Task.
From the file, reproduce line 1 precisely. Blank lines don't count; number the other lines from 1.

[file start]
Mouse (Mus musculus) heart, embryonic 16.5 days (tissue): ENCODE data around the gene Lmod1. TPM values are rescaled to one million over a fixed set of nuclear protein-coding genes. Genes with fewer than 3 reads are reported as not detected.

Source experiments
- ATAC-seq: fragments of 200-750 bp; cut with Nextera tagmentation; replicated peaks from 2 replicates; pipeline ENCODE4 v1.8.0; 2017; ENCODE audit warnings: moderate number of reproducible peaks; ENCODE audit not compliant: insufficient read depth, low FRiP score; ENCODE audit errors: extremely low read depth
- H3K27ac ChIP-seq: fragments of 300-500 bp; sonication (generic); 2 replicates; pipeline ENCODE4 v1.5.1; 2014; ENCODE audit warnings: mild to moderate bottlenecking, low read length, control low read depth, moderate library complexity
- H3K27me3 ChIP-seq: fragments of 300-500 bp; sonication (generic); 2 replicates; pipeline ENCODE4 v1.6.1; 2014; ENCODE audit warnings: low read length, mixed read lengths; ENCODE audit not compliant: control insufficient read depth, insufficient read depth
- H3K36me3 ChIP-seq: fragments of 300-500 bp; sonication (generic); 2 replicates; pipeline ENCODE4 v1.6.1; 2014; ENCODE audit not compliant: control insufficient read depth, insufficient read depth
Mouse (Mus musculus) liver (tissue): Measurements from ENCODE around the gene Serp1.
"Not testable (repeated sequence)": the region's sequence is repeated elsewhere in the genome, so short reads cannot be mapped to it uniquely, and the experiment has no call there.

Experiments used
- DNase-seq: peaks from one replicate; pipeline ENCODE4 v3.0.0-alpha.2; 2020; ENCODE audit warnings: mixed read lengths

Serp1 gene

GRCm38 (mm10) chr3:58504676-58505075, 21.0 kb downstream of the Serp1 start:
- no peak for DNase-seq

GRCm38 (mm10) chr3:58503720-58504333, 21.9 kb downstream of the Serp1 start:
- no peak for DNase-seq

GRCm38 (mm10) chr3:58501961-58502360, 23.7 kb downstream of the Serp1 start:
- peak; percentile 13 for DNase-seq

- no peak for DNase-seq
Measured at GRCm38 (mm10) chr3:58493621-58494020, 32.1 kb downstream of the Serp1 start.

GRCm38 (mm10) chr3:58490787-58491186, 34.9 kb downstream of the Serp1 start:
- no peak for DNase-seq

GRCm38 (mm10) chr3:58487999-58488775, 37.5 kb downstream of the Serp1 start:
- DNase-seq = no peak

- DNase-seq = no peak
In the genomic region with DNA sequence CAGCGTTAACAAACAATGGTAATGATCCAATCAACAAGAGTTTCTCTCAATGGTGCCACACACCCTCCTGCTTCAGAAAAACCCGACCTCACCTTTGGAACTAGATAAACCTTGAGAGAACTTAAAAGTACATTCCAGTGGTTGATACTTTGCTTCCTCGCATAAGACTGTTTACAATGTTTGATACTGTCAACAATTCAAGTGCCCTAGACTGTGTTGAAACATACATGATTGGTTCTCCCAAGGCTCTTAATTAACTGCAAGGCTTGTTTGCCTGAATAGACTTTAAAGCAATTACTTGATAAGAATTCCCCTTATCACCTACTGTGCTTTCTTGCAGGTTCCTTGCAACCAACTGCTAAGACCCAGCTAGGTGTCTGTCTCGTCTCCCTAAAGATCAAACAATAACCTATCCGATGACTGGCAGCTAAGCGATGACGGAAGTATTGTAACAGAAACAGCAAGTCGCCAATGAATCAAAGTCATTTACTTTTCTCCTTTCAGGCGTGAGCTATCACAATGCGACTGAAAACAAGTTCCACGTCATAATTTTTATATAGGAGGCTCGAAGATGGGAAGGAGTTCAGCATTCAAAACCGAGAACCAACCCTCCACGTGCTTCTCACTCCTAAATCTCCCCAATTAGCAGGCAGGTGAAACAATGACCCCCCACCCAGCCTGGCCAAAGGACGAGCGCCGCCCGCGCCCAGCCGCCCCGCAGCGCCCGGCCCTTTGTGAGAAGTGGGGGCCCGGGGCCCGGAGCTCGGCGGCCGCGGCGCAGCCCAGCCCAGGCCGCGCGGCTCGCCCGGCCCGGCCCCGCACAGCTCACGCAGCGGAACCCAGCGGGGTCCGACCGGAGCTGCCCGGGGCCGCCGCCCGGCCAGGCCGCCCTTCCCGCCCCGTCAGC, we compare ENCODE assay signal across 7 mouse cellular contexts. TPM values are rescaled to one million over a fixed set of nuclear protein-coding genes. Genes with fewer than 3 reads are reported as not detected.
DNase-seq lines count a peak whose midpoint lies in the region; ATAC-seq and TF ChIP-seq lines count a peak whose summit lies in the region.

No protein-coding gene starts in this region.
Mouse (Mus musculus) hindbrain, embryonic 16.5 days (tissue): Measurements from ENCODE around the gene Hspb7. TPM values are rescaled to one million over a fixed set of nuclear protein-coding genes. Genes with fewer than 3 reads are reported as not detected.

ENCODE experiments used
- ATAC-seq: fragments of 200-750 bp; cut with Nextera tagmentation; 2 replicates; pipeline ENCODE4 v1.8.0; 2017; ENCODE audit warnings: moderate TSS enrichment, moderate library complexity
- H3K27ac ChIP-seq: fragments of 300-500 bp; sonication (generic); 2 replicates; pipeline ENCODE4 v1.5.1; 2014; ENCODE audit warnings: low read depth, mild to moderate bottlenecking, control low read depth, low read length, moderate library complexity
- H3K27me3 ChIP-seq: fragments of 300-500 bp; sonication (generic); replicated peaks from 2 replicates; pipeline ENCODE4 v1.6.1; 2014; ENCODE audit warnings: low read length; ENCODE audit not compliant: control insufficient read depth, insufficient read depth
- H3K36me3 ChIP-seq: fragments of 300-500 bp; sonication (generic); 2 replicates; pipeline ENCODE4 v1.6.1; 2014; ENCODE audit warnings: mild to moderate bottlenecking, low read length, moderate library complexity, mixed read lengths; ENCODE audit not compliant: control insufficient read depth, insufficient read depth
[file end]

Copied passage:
Mouse (Mus musculus) heart, embryonic 16.5 days (tissue): ENCODE data around the gene Lmod1. TPM values are rescaled to one million over a fixed set of nuclear protein-coding genes. Genes with fewer than 3 reads are reported as not detected.